All those scenarios figure to happen at some point this season, but the current intention is for Carroll to return to his original job description.

"You want to have a plan," Mattingly said. "To me, we got Jamey to be a utility guy, and that's what we want him to be. If he's in there on an everyday basis, I don't think we're the club we want to be.

"You want to be able to use his flexibility and give guys days off in certain spots and keep everybody strong. How left field turns out, we're going to see. It's going to be a competition."

Sure, ideally, Carroll would make an All-Star utility player. But that assumes there's a right-handed bat in left field that's superior to what Carroll brings to the lineup.

And I don’t see that guy right now, not in Tony Gwynn Jr. or Trayvon Robinson or Russell Mitchell or, at the moment, Jerry Sands.

If the Dodgers are going to field the best daily lineup with the players they currently have, they need to consider making Carroll an everyday player.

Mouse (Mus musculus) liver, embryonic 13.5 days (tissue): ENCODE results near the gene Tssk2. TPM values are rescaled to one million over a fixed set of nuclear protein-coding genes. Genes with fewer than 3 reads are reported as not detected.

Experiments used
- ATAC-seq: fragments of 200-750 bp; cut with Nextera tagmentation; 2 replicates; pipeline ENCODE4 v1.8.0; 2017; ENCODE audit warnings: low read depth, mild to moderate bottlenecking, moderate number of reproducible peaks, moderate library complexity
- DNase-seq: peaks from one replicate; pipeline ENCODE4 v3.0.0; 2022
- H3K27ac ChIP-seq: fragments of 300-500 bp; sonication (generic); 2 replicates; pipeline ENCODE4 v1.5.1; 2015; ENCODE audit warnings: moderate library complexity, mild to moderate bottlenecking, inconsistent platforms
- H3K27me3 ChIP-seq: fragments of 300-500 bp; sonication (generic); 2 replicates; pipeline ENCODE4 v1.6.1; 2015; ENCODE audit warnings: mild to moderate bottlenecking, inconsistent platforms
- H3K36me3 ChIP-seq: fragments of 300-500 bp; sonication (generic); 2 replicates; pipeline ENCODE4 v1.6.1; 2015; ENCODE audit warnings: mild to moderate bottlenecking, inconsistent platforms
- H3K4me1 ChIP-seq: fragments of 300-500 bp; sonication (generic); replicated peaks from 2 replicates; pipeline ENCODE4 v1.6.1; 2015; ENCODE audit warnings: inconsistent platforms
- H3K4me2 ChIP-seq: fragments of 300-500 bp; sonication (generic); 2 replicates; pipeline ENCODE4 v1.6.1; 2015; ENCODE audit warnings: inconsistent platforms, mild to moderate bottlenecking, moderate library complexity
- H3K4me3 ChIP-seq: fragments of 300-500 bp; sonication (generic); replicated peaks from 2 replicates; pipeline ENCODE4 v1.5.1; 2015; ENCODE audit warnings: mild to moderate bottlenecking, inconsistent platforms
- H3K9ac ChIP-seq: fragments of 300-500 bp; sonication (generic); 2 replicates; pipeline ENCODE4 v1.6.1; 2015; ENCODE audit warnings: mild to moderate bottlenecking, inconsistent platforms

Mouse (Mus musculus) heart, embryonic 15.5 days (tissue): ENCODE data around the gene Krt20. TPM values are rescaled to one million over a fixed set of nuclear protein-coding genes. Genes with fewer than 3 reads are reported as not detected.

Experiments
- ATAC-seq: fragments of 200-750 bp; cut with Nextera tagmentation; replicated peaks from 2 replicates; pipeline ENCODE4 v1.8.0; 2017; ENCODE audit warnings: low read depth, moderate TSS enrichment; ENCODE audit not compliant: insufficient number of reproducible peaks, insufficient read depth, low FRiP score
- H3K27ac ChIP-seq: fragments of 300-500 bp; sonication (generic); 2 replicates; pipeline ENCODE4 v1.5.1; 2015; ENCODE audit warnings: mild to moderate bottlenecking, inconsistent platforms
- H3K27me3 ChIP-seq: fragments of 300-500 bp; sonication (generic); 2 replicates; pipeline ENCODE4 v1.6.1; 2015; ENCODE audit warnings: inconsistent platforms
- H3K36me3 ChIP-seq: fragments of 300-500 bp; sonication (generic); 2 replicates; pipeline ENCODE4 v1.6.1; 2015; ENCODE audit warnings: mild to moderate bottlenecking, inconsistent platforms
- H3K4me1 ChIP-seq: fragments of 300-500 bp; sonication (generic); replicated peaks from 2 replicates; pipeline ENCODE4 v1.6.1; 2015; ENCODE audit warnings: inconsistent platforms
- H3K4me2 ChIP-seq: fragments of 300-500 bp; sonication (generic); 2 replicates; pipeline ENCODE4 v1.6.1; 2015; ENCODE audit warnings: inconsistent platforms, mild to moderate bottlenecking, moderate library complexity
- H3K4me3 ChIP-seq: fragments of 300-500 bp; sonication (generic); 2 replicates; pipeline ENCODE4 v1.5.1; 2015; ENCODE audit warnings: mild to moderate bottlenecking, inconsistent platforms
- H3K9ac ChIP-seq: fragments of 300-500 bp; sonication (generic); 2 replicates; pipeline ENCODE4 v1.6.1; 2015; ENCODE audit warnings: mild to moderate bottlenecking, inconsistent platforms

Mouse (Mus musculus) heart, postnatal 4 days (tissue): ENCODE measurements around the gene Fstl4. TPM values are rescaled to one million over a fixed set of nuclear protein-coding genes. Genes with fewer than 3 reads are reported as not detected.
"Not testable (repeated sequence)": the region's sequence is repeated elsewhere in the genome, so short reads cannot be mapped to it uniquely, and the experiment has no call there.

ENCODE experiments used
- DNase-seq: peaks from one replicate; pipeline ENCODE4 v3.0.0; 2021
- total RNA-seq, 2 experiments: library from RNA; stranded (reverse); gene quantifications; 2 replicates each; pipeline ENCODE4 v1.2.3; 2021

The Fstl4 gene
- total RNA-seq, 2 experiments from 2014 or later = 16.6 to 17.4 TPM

-- Steve Dilbeck

Comments () | Archives (13)

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Great post, Steve! I couldn't agree with you more. Jamey Carroll was THE bright light last year, and our best player hands down. There is no way, however, that you can find an everyday position for him due to Furcal's questionable body. He will be needed in that position and probably be called on to replay what he did for us last year.


I don't care where he plays...we need him...he seemed to be one of the only ones who gave a crap last year.

Counting on Carroll for any more than a utility player would be a mistake. Let's not think he can build on or even come to duplicating last years performance.

Jamey Carroll an everday player?

The fact that the scenario is even a consideration.....#&*(#^&# embarrassing.

As much as I hate to say it, I have to agree with Mattingly - if Carroll's a starter, then this team is in trouble (like it isn't anyway.) He is what he is - or he is what he should be - a nice utility ballplayer to have around. But as a starter, he's just another sign how far this franchise has fallen.